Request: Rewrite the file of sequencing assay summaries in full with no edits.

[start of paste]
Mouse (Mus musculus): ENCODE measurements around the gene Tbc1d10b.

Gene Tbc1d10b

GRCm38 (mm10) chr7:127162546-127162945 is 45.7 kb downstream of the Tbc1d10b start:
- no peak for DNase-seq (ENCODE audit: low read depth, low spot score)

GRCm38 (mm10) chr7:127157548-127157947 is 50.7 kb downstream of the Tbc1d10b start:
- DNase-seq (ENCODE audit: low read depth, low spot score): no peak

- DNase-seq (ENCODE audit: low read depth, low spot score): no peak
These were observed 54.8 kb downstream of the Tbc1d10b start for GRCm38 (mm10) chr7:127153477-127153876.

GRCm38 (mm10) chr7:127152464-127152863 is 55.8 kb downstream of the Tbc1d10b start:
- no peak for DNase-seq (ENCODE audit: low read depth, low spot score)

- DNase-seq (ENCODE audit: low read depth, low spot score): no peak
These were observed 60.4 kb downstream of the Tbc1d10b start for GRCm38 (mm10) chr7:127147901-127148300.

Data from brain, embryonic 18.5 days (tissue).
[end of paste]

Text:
Mouse (Mus musculus): ENCODE measurements around the gene Tbc1d10b.

Gene Tbc1d10b

GRCm38 (mm10) chr7:127162546-127162945 is 45.7 kb downstream of the Tbc1d10b start:
- no peak for DNase-seq (ENCODE audit: low read depth, low spot score)

GRCm38 (mm10) chr7:127157548-127157947 is 50.7 kb downstream of the Tbc1d10b start:
- DNase-seq (ENCODE audit: low read depth, low spot score): no peak

- DNase-seq (ENCODE audit: low read depth, low spot score): no peak
These were observed 54.8 kb downstream of the Tbc1d10b start for GRCm38 (mm10) chr7:127153477-127153876.

GRCm38 (mm10) chr7:127152464-127152863 is 55.8 kb downstream of the Tbc1d10b start:
- no peak for DNase-seq (ENCODE audit: low read depth, low spot score)

- DNase-seq (ENCODE audit: low read depth, low spot score): no peak
These were observed 60.4 kb downstream of the Tbc1d10b start for GRCm38 (mm10) chr7:127147901-127148300.

Data from brain, embryonic 18.5 days (tissue).